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Subaru Outback Premium Diesel

 

Underneath the engineering and driving experience is as solid and confidence-inspiring as ever.

Base price: $59,990.

Powertrain and performance: 2.0-litre turbo diesel four, 110kW/350Nm, continuously variable transmission, four-wheel drive, Combined economy 6.3 litres per 100km, 0-100km/h 9.7 seconds.

Vital statistics: 4790mm long, 1690mm high, luggage capacity 490-1690 litres, fuel tank 65 litres, 18-inch alloy wheels.

We like: Strong diesel, continuously variable transmission with character, now better value.

We don’t like: Awkward styling not to all tastes, cabin styling lacks sophistication.

How it rates: 8/10

WHAT DO I NEED TO KNOW?

Two significant things have happened to Subaru’s Outback diesel recently. Earlier this year the diesel model gained what it so desperately needed: an automatic gearbox, in the form of Subaru’s Lineartronic continuously variable unit. Trouble was, at $59,990 it was just a bit pricey for an Outback with cloth upholstery. For $60k it seemed a bit, well, humble.

That situation has been addressed with the facelifted model, which is now available in Premium specification – leather, eight-way adjustable power seats and sunroof – for the same $59,990. The lower-specification version continues, but at a more realistic $54,990.

WHAT’S IT LIKE TO DRIVE?

Brilliant. Subaru might be a small company but it refuses to compromise on engineering. So the Outback’s diesel was developed in-house (it could easily have bought one in) and so was the continuously variable transmission (plenty of those around as well).

The diesel has lots of character and is very strong. Even if you don’t like CVT – or SLT as Subaru calls its version – it works really well in this car. The low-down torque of diesel suits the gearless SLT and the transmission avoids the worst over-revving tendencies of CVT by ‘stepping down’ when it gets near the redline, mimicking the effect of a conventional gearbox, yet still keeping the engine on the boil.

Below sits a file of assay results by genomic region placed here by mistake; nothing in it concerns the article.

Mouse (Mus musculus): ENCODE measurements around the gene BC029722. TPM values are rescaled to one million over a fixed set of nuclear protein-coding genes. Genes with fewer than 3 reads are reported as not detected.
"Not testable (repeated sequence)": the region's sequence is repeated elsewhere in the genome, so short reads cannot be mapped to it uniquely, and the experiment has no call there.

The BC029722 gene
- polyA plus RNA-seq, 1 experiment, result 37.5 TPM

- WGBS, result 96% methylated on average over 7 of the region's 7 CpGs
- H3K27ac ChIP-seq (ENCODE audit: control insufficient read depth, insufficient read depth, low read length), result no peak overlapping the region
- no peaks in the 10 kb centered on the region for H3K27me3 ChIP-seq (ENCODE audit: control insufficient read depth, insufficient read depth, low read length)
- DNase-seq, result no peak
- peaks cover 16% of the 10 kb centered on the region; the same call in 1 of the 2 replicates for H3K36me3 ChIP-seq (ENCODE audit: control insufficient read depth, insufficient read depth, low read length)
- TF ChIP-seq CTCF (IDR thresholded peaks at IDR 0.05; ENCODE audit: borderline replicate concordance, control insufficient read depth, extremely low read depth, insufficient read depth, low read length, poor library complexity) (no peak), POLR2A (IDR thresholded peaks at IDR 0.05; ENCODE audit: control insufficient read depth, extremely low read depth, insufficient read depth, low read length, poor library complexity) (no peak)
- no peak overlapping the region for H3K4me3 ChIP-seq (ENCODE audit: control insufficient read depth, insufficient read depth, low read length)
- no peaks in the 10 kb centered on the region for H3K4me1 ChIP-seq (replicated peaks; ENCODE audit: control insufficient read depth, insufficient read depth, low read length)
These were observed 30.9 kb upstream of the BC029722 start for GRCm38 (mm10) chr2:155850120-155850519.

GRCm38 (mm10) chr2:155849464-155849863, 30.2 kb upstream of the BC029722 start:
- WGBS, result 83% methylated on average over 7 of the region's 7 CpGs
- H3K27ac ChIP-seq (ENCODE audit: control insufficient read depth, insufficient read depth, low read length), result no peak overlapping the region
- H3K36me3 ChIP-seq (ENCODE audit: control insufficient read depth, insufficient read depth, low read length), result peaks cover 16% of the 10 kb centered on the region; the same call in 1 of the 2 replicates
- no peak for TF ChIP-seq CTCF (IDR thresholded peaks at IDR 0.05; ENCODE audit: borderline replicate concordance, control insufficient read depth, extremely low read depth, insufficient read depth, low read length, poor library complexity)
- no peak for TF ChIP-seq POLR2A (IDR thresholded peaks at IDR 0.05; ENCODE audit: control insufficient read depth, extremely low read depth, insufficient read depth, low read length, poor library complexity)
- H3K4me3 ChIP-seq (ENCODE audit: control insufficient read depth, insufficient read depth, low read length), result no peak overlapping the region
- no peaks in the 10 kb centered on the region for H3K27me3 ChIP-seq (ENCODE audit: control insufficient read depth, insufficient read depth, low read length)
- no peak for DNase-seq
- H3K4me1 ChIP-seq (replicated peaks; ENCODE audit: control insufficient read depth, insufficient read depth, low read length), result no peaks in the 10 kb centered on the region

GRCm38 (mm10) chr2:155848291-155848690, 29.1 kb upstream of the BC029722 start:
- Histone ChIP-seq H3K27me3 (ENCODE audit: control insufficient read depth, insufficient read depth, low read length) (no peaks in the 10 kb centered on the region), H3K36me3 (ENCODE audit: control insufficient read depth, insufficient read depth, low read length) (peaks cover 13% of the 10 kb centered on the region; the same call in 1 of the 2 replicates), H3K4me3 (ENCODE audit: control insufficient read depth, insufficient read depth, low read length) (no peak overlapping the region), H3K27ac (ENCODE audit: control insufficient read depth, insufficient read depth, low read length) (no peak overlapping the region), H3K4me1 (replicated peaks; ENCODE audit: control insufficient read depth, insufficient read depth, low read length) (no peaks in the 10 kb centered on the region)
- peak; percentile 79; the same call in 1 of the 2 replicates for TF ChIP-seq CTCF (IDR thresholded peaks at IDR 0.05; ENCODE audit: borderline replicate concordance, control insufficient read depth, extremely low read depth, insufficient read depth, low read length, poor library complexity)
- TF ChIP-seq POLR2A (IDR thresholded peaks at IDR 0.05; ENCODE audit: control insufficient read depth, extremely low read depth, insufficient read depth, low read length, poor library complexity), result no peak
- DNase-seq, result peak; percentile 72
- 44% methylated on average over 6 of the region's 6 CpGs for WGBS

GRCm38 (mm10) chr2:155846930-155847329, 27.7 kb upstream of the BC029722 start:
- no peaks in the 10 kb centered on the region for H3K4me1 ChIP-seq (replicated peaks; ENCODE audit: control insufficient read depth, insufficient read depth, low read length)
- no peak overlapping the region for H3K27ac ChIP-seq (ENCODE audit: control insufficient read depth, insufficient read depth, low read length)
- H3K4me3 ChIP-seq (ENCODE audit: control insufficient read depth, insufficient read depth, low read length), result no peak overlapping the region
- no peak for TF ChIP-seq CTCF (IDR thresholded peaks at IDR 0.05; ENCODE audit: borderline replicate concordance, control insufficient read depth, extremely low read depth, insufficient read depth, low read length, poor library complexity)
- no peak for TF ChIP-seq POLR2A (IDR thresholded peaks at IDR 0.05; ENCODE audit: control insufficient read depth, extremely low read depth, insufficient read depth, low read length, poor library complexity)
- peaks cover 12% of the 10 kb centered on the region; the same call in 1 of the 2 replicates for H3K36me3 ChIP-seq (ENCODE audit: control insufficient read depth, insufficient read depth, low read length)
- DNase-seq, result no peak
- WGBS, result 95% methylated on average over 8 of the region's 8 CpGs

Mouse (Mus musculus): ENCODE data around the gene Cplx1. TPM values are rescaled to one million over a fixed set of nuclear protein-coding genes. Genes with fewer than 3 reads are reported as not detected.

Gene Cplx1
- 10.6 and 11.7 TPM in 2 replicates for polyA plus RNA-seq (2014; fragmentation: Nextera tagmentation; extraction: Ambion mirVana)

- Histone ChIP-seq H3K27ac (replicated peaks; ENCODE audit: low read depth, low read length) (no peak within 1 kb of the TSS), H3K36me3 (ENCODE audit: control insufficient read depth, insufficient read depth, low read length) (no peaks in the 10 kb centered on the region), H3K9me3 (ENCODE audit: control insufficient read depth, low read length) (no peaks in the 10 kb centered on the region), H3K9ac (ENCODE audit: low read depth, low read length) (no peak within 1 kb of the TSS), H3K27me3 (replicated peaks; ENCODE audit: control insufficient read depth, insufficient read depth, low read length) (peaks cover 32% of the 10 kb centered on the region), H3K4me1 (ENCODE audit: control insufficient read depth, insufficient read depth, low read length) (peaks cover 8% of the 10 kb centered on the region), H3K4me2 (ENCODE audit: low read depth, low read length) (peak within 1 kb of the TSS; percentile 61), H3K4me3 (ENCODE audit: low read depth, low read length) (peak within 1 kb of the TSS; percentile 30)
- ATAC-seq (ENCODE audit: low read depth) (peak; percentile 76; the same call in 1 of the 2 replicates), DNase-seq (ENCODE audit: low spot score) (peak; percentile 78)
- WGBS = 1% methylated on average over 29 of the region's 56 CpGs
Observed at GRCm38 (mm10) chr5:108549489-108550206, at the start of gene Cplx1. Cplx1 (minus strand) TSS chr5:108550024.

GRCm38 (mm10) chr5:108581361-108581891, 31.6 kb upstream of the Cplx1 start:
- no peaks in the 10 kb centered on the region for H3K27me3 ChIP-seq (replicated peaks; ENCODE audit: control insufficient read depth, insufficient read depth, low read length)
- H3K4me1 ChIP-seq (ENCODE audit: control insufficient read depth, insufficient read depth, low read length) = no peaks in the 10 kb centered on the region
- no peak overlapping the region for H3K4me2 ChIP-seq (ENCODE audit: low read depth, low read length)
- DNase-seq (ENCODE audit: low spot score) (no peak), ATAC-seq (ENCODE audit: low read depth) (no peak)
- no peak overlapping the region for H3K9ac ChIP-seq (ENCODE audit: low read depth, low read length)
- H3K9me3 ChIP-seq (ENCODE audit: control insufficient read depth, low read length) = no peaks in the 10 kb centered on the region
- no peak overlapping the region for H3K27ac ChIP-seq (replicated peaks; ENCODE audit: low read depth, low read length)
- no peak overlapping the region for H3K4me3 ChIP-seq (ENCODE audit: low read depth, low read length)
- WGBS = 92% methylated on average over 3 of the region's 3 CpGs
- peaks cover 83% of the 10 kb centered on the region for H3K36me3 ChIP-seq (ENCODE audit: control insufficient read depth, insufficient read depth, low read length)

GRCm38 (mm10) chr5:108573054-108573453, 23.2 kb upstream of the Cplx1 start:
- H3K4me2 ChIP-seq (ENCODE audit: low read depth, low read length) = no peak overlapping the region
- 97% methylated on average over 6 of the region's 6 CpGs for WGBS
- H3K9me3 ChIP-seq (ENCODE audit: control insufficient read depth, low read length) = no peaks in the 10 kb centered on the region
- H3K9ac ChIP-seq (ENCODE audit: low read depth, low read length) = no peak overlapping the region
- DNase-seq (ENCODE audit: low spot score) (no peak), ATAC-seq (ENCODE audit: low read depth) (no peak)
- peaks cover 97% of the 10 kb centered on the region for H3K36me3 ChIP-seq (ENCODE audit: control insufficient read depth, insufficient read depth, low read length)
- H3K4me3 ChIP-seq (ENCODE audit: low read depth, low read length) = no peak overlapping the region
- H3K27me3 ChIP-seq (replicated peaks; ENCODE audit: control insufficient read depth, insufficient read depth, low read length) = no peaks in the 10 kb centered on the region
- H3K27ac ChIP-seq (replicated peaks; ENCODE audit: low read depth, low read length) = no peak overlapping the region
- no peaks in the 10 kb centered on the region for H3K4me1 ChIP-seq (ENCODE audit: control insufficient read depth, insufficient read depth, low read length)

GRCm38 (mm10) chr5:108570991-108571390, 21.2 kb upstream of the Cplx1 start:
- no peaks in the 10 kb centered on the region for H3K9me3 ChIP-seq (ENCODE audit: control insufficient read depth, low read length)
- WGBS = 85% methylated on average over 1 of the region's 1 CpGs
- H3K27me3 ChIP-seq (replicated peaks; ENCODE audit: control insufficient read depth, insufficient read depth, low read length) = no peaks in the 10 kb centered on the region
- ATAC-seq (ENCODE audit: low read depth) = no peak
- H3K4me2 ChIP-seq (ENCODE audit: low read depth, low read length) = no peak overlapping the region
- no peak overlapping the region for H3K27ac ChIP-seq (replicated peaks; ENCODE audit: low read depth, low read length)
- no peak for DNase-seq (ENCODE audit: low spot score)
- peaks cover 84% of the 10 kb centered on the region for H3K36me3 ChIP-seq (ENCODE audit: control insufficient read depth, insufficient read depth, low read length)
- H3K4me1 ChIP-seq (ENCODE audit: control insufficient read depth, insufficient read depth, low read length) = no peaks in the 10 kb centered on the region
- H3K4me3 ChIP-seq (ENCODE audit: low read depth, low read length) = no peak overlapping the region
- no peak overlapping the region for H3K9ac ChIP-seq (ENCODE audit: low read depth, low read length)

The Outback chassis feels initially quite soft but it’s beautifully balanced and telegraphs changes in attitude clearly. It’s especially responsive to the throttle: understeer is easily addressed with a little lift, while the tail can be effectively trimmed with more power. To really appreciate its talents, try the Outback on gravel – confidence-inspiring and a lot of fun.

IS IT EASY TO LIVE WITH?

It’s relatively big and high off the ground, so yes. Some might consider it a bonus that you get many of the advantages of an SUV/crossover but without the unfortunate image, since the Outback is based on a conventional wagon (the Legacy) and doesn’t have a body shape that pays homage to a two-box truck.

However, the Outback is showing its age inside. Despite a strong level of standard equipment, the cabin design is pretty ordinary and the switchgear confusing at times – a consequence of squeezing more technology into a car that wasn’t designed for it in the first place.

You gain a lot in going for the Outback diesel, but you do miss out on something rather important: Subaru’s outstandingly good EyeSight twin-camera active safety system, which does everything from automatically preventing nose-to-tail crashes to providing excellent adaptive cruise-control capability. EyeSight is standard on all other Outbacks, so it’s doubly disappointing that it’s not fitted to this one.

SHOULD I BUY ONE?

The Outback was the original crossover in the 1990s and it’s still a fantastic car now. There’s no denying it’s feeling a bit old on the surface – especially when compared with Subaru’s own Forester – but underneath the engineering and driving experience is as solid and confidence-inspiring as ever.

Outback is still a feel-good car that does a fantastic job.

EQUIPMENT CHECKLIST

Air conditioning: Dual climate

Audio: CD, iPod compatible

Automatic lights/wipers: Yes/yes

Blind spot warning: No

Bluetooth: Yes

Cruise control: Yes

Driver footrest: Yes

Gas discharge headlights: Bi-xenon

Head-up display: No

Heated/ventilated seats: Yes/No

Keyless entry/start: Yes/Yes

Lane guidance: No

Leather upholstery: Yes

Parking radar: Yes with camera

Power boot or tailgate: No

Power seat adjustment/memory: Yes/Yes

Rear ventilation outlets: Yes

Remote audio controls: Yes

Satellite navigation: Yes

Seat height adjustment: Yes

Self-parking technology: No

Split/folding rear seats: 60/40

Steering reach adjustment: Yes

Stop-start: Yes

Trip computer: Yes

Find a Subaru Outback Premium Diesel HERE


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